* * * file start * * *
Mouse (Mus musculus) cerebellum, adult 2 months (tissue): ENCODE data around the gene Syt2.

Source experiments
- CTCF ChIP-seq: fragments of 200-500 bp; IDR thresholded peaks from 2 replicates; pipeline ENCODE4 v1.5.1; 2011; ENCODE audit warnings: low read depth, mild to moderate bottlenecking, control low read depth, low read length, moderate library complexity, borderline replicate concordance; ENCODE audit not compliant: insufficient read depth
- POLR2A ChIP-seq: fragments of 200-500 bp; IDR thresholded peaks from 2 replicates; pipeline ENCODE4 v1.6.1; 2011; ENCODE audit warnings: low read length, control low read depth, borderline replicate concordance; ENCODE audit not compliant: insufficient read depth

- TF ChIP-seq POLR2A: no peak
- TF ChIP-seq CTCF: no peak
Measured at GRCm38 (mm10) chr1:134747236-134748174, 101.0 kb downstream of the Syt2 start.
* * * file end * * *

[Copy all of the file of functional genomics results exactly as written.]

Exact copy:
Mouse (Mus musculus) cerebellum, adult 2 months (tissue): ENCODE data around the gene Syt2.

Source experiments
- CTCF ChIP-seq: fragments of 200-500 bp; IDR thresholded peaks from 2 replicates; pipeline ENCODE4 v1.5.1; 2011; ENCODE audit warnings: low read depth, mild to moderate bottlenecking, control low read depth, low read length, moderate library complexity, borderline replicate concordance; ENCODE audit not compliant: insufficient read depth
- POLR2A ChIP-seq: fragments of 200-500 bp; IDR thresholded peaks from 2 replicates; pipeline ENCODE4 v1.6.1; 2011; ENCODE audit warnings: low read length, control low read depth, borderline replicate concordance; ENCODE audit not compliant: insufficient read depth

- TF ChIP-seq POLR2A: no peak
- TF ChIP-seq CTCF: no peak
Measured at GRCm38 (mm10) chr1:134747236-134748174, 101.0 kb downstream of the Syt2 start.